SARS-CoV-2 infection is associated with high mortality and morbidity and no vaccines are currently available. Three stages of disease progression are recognized.
The main objective of this trial that is run by UZ Leuven/KU Leuven, is to clinically and immunologically characterize patients hospitalized in UZ Leuven due to SARS-CoV-2 infection. Samples from patients in the three disease stages will be collected (blood, nasal/rectal swab, bronchoalveolar lavage fluid and post-mortem tissue samples) to identify host factors that mediate (hyper)susceptibility to SARS-CoV-2. These data will be used to help guide physicians in treating COVID-19 patients.
As such, the project consortium concentrates on:
- Epidemic control: Novel molecular insights in COVID-19 disease progression as a guide to treat patients in the different stages of the disease.
Facts & Figures
Pathogen epidemics will be controlled or new molecular insights are translated into health and prevention policies.
KU Leuven/UZ Leuven
Joost Wauters • Els Wauters • Christophe Dooms • Jonas Yserbut • Rik Schrijvers • Greet Hermans • Philippe Meersseman • Dieter Dauwe • Michael Casaer • Jan Gunst • Walter De Wever • Natalie Lorent • Dries Testelmans • Robin Vos • Alexander Wilmer • Steffen Rex
Stephanie Humblet-Baron • Sabine Tejpar • Frederik De Smet • Johan Neyts • Abhishek Garg • Patrick Matthys • Carine Wouters • Paul Proost • Francesca Maria Bosisio • Kim Martinod • Isabelle Meyts • Katrien Lagrou • Birgit Weynand • Karin Thevissen
Contribution to the project
The contagious trial is run by UZ Leuven/KU Leuven and the consortium consists of partners from the VIB-KU Leuven Center for Cancer Biology, VIB-KU Leuven Center for Microbiology, VIB-KU Leuven center for Brain & Disease Research, KU Leuven researchers and clinicians from KU Leuven/UZ Leuven.
Patient samples will be collected to set up a biobank from ICU (prof. Joost Wauters) and ward (prof. Els Wauters) patient samples. Experiments on highly infectious respiratory samples will be performed in the Biosafety Level 3 facility of prof. Johan Neyts.
Host specific factors that can contribute to susceptibility of the patient to a severe disease course will be investigated using single-cell multi-omics sequencing (prof. Diether Lambrechts), cytokine profiling (prof. Carine Wouters, prof. Patrick Matthys, prof. Paul Proost), flow cytometry (prof. Stephanie Humblet-Baron, prof. Adrian Liston), mass cytometry (prof. Frederik De Smet, prof. Sabine Tejpar), NETosis (prof. Kim Martinod), microbiome profiling (prof. Jeroen Raes) and genetics (prof. Diether Lambrechts, prof. Isabelle Meyts).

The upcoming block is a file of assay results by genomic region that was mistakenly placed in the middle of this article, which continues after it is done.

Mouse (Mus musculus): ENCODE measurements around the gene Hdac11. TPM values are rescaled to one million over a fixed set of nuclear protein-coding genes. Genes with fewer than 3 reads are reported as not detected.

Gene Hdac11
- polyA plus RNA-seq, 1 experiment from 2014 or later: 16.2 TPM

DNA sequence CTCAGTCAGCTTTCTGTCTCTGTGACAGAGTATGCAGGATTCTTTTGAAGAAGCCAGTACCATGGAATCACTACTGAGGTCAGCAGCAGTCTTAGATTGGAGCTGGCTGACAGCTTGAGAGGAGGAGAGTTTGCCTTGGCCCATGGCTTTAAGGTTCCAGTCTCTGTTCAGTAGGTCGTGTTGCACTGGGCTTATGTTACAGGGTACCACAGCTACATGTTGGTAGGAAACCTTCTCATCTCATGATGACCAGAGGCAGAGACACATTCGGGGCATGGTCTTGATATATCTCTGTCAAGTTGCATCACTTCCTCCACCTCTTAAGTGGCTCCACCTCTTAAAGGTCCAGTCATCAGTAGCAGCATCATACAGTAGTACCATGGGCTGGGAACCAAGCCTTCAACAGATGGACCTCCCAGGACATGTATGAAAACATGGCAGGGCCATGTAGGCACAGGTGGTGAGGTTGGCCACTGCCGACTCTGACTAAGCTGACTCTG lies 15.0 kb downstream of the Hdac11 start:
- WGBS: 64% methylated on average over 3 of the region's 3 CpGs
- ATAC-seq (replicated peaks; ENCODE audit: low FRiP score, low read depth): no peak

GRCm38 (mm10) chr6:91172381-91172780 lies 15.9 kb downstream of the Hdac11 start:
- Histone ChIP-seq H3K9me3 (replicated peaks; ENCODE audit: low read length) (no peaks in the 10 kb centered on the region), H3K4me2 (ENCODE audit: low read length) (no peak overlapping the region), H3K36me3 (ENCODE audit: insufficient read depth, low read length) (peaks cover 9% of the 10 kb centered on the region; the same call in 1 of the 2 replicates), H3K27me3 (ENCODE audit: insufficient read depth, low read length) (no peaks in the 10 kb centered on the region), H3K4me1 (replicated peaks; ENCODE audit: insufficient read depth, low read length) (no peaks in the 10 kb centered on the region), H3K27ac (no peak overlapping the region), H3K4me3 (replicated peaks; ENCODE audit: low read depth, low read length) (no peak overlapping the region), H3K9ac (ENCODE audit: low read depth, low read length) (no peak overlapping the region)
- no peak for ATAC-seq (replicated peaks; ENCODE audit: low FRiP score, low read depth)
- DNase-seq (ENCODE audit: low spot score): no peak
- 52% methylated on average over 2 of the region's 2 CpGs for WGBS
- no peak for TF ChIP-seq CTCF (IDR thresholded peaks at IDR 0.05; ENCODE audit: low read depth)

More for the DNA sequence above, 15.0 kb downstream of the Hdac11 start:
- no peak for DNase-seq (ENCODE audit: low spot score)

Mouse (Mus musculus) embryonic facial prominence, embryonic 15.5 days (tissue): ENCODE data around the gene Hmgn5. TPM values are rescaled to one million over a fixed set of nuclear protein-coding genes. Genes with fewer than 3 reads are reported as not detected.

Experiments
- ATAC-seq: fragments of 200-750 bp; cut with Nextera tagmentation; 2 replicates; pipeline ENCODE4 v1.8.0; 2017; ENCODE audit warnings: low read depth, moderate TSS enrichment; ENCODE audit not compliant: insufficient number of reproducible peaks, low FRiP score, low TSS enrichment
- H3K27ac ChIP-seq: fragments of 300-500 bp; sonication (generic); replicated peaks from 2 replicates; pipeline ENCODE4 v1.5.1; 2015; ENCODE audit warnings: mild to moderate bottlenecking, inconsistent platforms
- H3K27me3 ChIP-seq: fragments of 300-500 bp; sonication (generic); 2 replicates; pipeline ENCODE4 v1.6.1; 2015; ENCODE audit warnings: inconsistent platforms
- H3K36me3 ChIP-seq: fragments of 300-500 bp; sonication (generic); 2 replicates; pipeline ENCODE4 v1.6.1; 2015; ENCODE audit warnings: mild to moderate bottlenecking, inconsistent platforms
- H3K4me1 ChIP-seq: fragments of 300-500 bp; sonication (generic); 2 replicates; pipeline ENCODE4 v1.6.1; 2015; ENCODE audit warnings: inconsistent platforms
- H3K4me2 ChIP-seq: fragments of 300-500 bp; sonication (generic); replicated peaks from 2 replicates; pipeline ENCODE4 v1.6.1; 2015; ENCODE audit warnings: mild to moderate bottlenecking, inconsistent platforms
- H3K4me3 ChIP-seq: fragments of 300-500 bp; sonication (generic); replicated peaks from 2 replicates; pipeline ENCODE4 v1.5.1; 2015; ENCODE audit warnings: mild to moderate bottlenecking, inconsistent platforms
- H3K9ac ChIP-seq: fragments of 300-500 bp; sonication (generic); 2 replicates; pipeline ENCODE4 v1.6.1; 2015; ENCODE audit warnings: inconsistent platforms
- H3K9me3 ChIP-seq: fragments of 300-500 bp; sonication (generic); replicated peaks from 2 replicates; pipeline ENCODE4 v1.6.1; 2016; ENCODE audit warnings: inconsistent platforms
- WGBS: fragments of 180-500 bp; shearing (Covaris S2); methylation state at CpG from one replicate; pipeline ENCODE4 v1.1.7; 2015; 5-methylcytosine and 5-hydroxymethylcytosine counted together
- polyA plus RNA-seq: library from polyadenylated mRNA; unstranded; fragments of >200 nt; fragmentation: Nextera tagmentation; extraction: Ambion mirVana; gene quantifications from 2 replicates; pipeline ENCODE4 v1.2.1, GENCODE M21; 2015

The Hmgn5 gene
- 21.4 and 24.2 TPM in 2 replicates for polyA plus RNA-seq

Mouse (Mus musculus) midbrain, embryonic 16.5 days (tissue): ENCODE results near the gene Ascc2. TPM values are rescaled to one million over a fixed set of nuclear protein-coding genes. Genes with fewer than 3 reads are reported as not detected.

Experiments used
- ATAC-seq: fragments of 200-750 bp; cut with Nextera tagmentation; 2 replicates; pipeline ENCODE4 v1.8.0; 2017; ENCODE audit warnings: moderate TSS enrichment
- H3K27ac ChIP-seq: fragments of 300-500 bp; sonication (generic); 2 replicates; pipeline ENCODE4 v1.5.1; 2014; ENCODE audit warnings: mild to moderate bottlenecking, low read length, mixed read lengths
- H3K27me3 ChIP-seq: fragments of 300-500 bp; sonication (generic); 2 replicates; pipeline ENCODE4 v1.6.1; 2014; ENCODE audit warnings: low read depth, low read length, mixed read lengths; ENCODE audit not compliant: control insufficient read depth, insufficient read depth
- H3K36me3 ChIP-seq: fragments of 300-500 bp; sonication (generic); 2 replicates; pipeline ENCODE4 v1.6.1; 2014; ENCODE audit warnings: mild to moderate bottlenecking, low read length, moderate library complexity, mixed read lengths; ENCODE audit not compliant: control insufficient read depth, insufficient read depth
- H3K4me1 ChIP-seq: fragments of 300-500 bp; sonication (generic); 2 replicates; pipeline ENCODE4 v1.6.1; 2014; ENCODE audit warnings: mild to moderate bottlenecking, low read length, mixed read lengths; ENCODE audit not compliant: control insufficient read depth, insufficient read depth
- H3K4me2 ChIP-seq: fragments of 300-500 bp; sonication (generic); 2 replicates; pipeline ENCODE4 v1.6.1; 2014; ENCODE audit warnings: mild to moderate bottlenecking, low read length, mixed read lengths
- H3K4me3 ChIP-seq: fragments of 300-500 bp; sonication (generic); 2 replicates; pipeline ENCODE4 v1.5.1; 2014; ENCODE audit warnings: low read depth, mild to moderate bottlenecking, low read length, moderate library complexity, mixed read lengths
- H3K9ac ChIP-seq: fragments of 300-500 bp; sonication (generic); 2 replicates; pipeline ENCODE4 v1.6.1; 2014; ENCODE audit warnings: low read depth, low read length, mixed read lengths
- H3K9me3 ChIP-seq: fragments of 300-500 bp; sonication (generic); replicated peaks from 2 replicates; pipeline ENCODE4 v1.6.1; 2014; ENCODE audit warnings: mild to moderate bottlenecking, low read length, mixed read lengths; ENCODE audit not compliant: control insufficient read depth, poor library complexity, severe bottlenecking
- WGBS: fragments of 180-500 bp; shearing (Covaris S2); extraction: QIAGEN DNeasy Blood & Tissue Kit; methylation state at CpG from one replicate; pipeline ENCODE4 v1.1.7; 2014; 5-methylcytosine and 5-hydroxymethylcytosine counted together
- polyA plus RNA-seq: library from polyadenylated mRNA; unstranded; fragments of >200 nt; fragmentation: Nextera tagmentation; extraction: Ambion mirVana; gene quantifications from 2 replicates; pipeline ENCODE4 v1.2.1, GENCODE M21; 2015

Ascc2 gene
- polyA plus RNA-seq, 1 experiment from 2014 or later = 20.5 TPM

The objective of the VIB-GC program is to significantly increase the societal impact of VIB, taking its scientific leadership to the next level of global visibility. Strategies between partners towards sharing of capabilities (samples, data, infrastructure) are prerequisite and motivated within the VIB GCP, aligned with the general principles of RRI and the Open Science policy of VIB in particular.
Additionally, there is a close collaboration with the central biobank in the partner institutions: Biobank and UZleuven .
Extensively characterizing COVID-19 patients will facilitate identification of the at-risk patient subpopulation, will greatly contribute to our understanding of the underlying pathophysiology and will guide physicians in treating patients. Moreover, knowledge of the at-risk population could better guide future vaccination efforts to prevent secondary outbreaks and reduce casualties.
Joost Wauters discusses the impact on patient care: “To gain more insight into the immune response during the different stages of COVID-19 infection, we study specific patient groups. This will allow us to progress towards a more fine-grained assessment of risk for individual patients.”
Diether Lambrechts highlights how this project will contribute to our understanding of COVID-19 infection: “Thanks to the extensive database of tissue samples we will be able to do single-cell analysis of the immune response in patients’ bodies. We will also be able to immunophenotype the different affected tissues, which will give us a more detailed look at how the viral infection takes hold and causes damage.”